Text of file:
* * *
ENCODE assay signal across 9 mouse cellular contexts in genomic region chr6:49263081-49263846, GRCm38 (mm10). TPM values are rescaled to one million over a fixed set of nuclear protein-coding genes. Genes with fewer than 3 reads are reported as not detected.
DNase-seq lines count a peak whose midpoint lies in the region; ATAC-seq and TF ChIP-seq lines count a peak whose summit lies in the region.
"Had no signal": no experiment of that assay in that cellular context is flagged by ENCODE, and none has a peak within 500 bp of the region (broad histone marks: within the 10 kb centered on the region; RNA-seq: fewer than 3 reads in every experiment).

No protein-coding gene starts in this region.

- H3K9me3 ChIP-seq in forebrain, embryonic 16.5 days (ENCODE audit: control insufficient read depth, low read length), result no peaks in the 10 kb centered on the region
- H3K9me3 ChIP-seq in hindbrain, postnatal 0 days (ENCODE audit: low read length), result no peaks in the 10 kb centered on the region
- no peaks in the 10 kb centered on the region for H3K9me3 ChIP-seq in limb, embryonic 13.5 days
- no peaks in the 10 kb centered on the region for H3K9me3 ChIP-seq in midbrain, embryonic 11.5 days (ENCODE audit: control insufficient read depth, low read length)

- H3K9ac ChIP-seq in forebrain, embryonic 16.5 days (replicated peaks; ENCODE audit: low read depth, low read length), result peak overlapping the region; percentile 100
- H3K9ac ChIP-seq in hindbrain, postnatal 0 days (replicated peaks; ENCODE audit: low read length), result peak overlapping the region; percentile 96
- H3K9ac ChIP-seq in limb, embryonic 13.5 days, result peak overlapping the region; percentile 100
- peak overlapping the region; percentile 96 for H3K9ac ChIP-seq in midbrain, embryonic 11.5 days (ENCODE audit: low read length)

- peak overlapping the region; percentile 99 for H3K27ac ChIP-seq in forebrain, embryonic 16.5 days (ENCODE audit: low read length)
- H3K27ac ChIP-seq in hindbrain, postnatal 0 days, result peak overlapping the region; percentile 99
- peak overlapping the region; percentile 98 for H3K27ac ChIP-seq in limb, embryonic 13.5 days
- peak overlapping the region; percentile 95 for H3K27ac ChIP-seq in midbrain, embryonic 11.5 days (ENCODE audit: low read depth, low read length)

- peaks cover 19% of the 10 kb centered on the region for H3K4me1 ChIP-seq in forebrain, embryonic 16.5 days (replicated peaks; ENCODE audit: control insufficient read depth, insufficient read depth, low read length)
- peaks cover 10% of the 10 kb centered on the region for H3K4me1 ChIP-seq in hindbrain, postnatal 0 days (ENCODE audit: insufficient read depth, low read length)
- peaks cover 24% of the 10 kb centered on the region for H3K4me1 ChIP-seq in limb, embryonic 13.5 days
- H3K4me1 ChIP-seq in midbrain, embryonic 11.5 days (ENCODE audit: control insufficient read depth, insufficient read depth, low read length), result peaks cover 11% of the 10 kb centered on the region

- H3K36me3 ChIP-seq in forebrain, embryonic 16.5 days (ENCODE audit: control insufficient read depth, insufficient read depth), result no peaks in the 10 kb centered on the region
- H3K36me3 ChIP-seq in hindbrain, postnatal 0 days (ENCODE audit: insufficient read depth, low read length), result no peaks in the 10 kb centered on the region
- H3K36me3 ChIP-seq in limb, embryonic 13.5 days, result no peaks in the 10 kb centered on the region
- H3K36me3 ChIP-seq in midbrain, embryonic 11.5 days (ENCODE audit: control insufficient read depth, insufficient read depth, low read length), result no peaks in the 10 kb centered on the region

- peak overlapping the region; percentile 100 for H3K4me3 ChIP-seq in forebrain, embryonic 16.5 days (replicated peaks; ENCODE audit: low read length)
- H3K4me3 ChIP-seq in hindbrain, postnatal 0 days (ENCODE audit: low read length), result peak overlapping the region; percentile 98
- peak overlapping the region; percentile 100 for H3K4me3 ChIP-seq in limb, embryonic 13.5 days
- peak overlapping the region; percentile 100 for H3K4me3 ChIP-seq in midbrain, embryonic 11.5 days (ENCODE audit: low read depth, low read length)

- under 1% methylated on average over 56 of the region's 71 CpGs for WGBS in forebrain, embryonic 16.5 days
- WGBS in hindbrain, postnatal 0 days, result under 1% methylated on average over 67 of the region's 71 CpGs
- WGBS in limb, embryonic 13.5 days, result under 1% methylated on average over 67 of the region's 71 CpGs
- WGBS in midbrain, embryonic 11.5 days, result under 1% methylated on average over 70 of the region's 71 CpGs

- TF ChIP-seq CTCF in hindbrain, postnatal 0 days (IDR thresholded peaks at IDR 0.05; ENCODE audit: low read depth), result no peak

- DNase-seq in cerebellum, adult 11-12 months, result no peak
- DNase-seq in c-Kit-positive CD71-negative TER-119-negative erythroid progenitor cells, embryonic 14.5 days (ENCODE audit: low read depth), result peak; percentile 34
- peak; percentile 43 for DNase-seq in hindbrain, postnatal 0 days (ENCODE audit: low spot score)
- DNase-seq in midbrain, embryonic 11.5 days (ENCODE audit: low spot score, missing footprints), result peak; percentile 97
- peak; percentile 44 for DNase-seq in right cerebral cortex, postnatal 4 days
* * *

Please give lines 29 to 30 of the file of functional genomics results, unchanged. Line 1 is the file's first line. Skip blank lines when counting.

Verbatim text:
- under 1% methylated on average over 56 of the region's 71 CpGs for WGBS in forebrain, embryonic 16.5 days
- WGBS in hindbrain, postnatal 0 days, result under 1% methylated on average over 67 of the region's 71 CpGs